The basics
Australia: Essentials - Must read

Essentials: Food, drink and cuisine in Australia

Learn about Australia's vibrant cuisine, including "bush food", their affinity for seafood and the country's thriving wine industry...

Australian food and cuisine - seafood paella
2293

There is a common misconception that Australia is all about barbeques. While it is true that the gloriously-hot weather lends itself to outdoor eating, there are many different aspects to Australian cuisine beyond the “Barbie” we all know about.

Australia is incredibly diverse as a nation and this is reflected in its cuisine. Years of mass immigration from various countries across Asia as well as Greece, Italy and France has seen these dishes become incorporated into Australia’s everyday dining habits.

Have a look at what Australia has to offer when it comes to food and drink....

 

Modern Australian cuisine

Due to the warm weather, Australia is quite a lucky country in that there is always a wide range of fresh ingredients available to cook with all year round, rather than relying on ingredients which are stored from previous seasons. The use of this produce, readily available and extensively used, is encouraged by the Australian government who actively encourages citizens to have a low-fat reduced salt healthier lifestyle (something which goes hand-in-hand with the active lifestyle).

Similarly, Australia is a country that encourages immigration which is something that has a significant impact not only on culture, but on the food industry. There are many Asia and Mediterranean influences within the culinary sector, so there are a wide range of foods from a number of different countries. Popular food influences in Australia includes Thai, Chinese, Japanese and Vietnamese cuisine as well as French, Italian, Greek and British foods.

 

Eating outdoors

The weather in Australia also means that there is a strong tradition for eating outdoors, specifically through cooking. There are a number of foods cooked on a barbecue from meats, from pork joints and steaks to seafood – basically anything which can be eaten easily on laps or with one hand (with the other reserved for a cold beverage).

As the food eaten is traditionally cooked and eaten outdoors, barbecues tend to be popular during nearly all year round. The focus is often on cooked meats, vegetable and salads as opposed to carbohydrates.

 

Fresh seafood

One of Australia’s key advantages, apart from the glorious weather, is that the country is an island, surrounded by water. As such seafood is a fantastic part of the Australian diet – what’s more, it is also much lower in fat than traditional meats! As well as tuna, salmon, lobster and prawns, there are also a number of fish available which you might not be familiar with, such as mud crab and dhufish.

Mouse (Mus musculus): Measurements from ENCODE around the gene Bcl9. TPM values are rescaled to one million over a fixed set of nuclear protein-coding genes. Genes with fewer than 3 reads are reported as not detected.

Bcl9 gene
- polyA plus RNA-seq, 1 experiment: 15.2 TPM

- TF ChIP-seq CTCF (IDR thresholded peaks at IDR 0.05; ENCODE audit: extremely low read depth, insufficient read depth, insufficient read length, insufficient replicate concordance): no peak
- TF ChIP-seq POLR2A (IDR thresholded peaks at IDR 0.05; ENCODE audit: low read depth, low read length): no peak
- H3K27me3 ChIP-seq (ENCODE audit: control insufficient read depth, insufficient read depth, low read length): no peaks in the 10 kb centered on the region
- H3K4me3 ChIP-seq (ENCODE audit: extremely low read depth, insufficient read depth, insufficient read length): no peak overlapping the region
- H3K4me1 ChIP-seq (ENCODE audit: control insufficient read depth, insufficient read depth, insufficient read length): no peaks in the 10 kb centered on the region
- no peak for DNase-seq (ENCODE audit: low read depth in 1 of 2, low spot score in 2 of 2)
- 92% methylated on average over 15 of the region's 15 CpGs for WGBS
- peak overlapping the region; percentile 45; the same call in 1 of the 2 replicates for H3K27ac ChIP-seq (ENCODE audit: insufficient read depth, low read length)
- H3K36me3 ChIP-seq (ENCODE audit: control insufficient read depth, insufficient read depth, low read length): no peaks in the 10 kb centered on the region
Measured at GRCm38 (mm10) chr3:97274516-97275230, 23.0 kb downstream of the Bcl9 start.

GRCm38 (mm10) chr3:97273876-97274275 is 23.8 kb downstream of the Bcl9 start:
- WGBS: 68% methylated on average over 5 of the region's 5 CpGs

In fact, there are over 6000 varieties of seafood species caught and sold for consumption – so you’ll be spoilt for choice.

 

Indigenous foods

Indigenous food refers to the "bush food" eaten by native Australians prior to the influence of European settlers in 1788. Prior to this, native Australians lived off natural fruits and berries as well as eating native meats such as kangaroo and emu. These days, some indigenous food still can be found in specialist food stores and restaurants across the country.

 

Drinks to cool you down

It’s no secret that Australians love their beer, but it is perhaps a surprise that they also love their wine and coffee too. Adelaide is the wine capital of the country, while Australia is the fourth largest exporter of wine in the world. Australian coffee culture, particularly in big cities like Melbourne and Sydney, has inspired a wave of café cultures worldwide. Australians are furiously proud of their café culture and are happy to pay more for a coffee they know will be high-quality. With house specialities such as cold-drip and pour-over coffee, as well as constantly changing, locally-grown blends, Australian baristas aren’t afraid to experiment with flavour and are only too happy to explain the difference between each and every blend in their arsenal. In fact, you’ll struggle to find a chain like Starbucks as Australia favours smaller, independent chains with their own unique personality.

 

And get ready to be addicted too...

Tim-Tams! While any sort of Australian local produce (particularly seafood) is sure to set your mouth watering, if we’re to reduce Australia’s vibrant culinary scene to just one food, it has to be a Tim-Tam. The world-famous chocolate biscuit with a chocolate cream filling is best enjoyed through the ‘Tim-Tam Slam,’ an Australian innovation that involves biting the end off each side of the biscuit, and then using it as a straw to drink a warm, milk-based drink. For extra credit, try it with a warm Milo, an Australian chocolate malt powder you stir into milk.

 

Now that you’re inspired to head down under, start your journey to study in Australia today.

 

Read more:

'The Australian higher education system....simplified'

'Tuition fees in Australia'

'Applying to study in Australia'

'Applying for a student visa in Australia'

'Student accommodation in Australia'

 

Search for a course

Australia
Study level*
About Author

Australian food and cuisine - seafood paella

Paul Ellett is the editor for Hotcourses Abroad. His role is to plan, produce and share editorial, videos, infographics, eBooks and any other content to inform prospective and current international students about their study abroad experience. When he's not thinking about student visas in Sweden and application deadlines, Paul is an avid fan of comedy podcasts and Nicolas Cage films.

Free

'Study in Australia' eBook

Enjoy what you’ve read? We’ve condensed the above popular topics about studying in Australia into one handy digital book.